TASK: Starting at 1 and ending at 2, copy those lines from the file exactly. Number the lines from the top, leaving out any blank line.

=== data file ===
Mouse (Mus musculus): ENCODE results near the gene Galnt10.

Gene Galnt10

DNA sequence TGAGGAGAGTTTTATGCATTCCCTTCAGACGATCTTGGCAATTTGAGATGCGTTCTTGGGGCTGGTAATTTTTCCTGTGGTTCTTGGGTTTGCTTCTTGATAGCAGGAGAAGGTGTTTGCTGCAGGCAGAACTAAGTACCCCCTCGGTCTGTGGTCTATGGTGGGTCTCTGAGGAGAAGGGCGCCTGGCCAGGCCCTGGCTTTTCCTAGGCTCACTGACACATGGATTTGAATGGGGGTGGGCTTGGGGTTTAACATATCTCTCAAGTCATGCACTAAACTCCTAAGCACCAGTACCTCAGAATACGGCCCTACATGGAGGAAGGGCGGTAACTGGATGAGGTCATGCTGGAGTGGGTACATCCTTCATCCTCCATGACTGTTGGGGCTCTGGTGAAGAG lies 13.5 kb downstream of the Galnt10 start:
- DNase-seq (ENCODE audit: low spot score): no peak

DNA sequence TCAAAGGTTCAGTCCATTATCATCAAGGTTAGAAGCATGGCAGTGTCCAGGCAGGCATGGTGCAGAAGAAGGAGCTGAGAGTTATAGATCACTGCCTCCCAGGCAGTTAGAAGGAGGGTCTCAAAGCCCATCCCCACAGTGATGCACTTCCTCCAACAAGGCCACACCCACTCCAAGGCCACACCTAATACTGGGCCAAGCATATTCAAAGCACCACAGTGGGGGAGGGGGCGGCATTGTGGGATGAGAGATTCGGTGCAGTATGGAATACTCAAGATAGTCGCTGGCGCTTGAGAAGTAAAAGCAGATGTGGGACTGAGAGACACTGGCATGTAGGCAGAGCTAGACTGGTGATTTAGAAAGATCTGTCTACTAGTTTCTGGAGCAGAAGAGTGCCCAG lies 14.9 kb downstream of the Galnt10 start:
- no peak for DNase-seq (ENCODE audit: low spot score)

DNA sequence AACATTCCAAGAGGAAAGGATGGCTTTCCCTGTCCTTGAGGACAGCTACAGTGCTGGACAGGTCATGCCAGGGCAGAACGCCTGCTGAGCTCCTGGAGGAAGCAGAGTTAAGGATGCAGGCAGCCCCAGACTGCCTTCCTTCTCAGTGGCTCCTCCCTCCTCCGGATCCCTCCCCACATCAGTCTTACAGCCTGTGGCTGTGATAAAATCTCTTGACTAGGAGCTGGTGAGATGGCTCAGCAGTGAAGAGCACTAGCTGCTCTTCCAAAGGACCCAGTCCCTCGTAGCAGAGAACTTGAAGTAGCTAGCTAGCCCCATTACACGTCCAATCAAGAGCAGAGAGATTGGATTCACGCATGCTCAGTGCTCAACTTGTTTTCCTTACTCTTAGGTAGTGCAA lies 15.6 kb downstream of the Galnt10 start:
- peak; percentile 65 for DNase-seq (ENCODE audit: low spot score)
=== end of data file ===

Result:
Mouse (Mus musculus): ENCODE results near the gene Galnt10.

Gene Galnt10